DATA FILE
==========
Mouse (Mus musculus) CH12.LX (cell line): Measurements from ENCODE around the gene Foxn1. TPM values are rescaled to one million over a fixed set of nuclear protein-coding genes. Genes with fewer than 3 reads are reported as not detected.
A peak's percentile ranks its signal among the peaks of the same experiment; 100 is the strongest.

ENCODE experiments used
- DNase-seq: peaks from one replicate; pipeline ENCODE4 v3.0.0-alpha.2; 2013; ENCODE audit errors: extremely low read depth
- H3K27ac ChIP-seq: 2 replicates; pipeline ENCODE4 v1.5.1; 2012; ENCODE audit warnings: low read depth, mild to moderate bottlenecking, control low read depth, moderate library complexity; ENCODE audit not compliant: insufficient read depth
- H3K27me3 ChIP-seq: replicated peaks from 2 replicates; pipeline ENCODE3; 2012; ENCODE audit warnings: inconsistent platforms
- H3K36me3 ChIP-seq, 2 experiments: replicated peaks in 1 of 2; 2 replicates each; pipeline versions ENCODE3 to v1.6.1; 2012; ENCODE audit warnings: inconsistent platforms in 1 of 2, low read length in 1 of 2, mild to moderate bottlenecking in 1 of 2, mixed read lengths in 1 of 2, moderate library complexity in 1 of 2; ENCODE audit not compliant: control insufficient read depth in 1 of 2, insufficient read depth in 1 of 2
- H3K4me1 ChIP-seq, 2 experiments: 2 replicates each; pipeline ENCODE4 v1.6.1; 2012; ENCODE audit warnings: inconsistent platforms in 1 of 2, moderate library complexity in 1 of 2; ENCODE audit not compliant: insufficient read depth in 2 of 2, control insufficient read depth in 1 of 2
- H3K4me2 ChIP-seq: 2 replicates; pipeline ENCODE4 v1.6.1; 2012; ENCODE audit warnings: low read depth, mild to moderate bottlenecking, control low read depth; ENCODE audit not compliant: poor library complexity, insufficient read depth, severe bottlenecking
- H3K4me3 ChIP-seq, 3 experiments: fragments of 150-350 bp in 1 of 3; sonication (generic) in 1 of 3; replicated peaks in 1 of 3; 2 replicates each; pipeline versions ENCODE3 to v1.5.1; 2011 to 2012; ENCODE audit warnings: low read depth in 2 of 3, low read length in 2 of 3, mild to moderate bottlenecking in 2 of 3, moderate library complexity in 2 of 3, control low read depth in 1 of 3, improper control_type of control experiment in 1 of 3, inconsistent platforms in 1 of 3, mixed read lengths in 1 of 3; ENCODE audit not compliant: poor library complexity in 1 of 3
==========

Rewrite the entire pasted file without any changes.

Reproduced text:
Mouse (Mus musculus) CH12.LX (cell line): Measurements from ENCODE around the gene Foxn1. TPM values are rescaled to one million over a fixed set of nuclear protein-coding genes. Genes with fewer than 3 reads are reported as not detected.
A peak's percentile ranks its signal among the peaks of the same experiment; 100 is the strongest.

ENCODE experiments used
- DNase-seq: peaks from one replicate; pipeline ENCODE4 v3.0.0-alpha.2; 2013; ENCODE audit errors: extremely low read depth
- H3K27ac ChIP-seq: 2 replicates; pipeline ENCODE4 v1.5.1; 2012; ENCODE audit warnings: low read depth, mild to moderate bottlenecking, control low read depth, moderate library complexity; ENCODE audit not compliant: insufficient read depth
- H3K27me3 ChIP-seq: replicated peaks from 2 replicates; pipeline ENCODE3; 2012; ENCODE audit warnings: inconsistent platforms
- H3K36me3 ChIP-seq, 2 experiments: replicated peaks in 1 of 2; 2 replicates each; pipeline versions ENCODE3 to v1.6.1; 2012; ENCODE audit warnings: inconsistent platforms in 1 of 2, low read length in 1 of 2, mild to moderate bottlenecking in 1 of 2, mixed read lengths in 1 of 2, moderate library complexity in 1 of 2; ENCODE audit not compliant: control insufficient read depth in 1 of 2, insufficient read depth in 1 of 2
- H3K4me1 ChIP-seq, 2 experiments: 2 replicates each; pipeline ENCODE4 v1.6.1; 2012; ENCODE audit warnings: inconsistent platforms in 1 of 2, moderate library complexity in 1 of 2; ENCODE audit not compliant: insufficient read depth in 2 of 2, control insufficient read depth in 1 of 2
- H3K4me2 ChIP-seq: 2 replicates; pipeline ENCODE4 v1.6.1; 2012; ENCODE audit warnings: low read depth, mild to moderate bottlenecking, control low read depth; ENCODE audit not compliant: poor library complexity, insufficient read depth, severe bottlenecking
- H3K4me3 ChIP-seq, 3 experiments: fragments of 150-350 bp in 1 of 3; sonication (generic) in 1 of 3; replicated peaks in 1 of 3; 2 replicates each; pipeline versions ENCODE3 to v1.5.1; 2011 to 2012; ENCODE audit warnings: low read depth in 2 of 3, low read length in 2 of 3, mild to moderate bottlenecking in 2 of 3, moderate library complexity in 2 of 3, control low read depth in 1 of 3, improper control_type of control experiment in 1 of 3, inconsistent platforms in 1 of 3, mixed read lengths in 1 of 3; ENCODE audit not compliant: poor library complexity in 1 of 3